His monthly visit to see his son Shingo is coming up, but he’s short on cash for child support (and the bills, and the rent). His own father, who had similar failings to himself, has just died and left behind only lottery tickets and pawn-shop stubs. So we follow Ryota around as he tries every trick he can think of to rustle up the money before ex-wife Kyoko cuts him out of their lives completely.
That’s all there is to the plot as such. A slice-of-life story of a divorced father, a da·me·nin·gen ('Useless human being') who can’t make ends meet but still wants to remain a part of his son’s life, while his former wife tries to move on and build the best possible life for her child ('Grownups cannot live with love alone', she tells him when he finally finds a moment alone with her). While he’s slippery and dishonest, Ryota means well. Visually, the film is conventional, but the writing is nuanced and funny. Ryota’s mother continuously deploys fabulous quips about old age and her family. She describes Ryota as having only one talent, although she’s always changing her mind about exactly what it is. Some mothers do ‘ave ‘em.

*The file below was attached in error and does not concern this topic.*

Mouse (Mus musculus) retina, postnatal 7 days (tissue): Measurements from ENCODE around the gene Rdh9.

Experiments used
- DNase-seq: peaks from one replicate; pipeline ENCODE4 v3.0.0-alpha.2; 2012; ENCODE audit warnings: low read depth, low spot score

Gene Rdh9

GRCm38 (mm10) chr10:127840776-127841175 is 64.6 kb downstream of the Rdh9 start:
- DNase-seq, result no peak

There’s some great thematic exploration, with powerful ironies deployed throughout; Ryota’s agency primarily investigates divorce cases, and his young partner, himself from a broken home, treats him with unexpected patience and kindness. Halfway through the film, Ryota’s publisher asks him to write a scenario for a comic book series about gambling, his editor having recommended him as an expert on the subject. Ouch. The universe has handed him the solution to all his problems, but he wrestles with his pride for the rest of the film.
The film also explores the difficulties of becoming ‘the man you want to be’ (the Japanese have a very strong culture of childhood dreams that doesn’t sit comfortably alongside the crushing realities of their adult work lives). Back in high school, Ryota wanted to become a civil servant, but he became a novelist instead. Poor bastard.
It also looks at what is passed down from father to son. Ryota and Shingo both want to be different from their fathers, yet all three generations enjoy the thrill of a lottery ticket. All three also show hints of literary talent.
The film is elegant, understated and surprisingly deep, taking a difficult, potentially uncomfortable subject and keeping it light and enjoyable without trivialising it. Our characters, their conversations and situations, and the realisations they come to all feel well-observed. After the Storm does not delude us with some miraculous reconciliation, but concludes on a note of acceptance that feels very satisfying.
|What||After the Storm film review|
|Where||Various Locations | MAP|
|Nearest tube||Leicester Square (underground)|
02 Jun 17 – 02 Jan 19, Times Vary
|Price||£determined by cinema|
|Website||Click here for more details|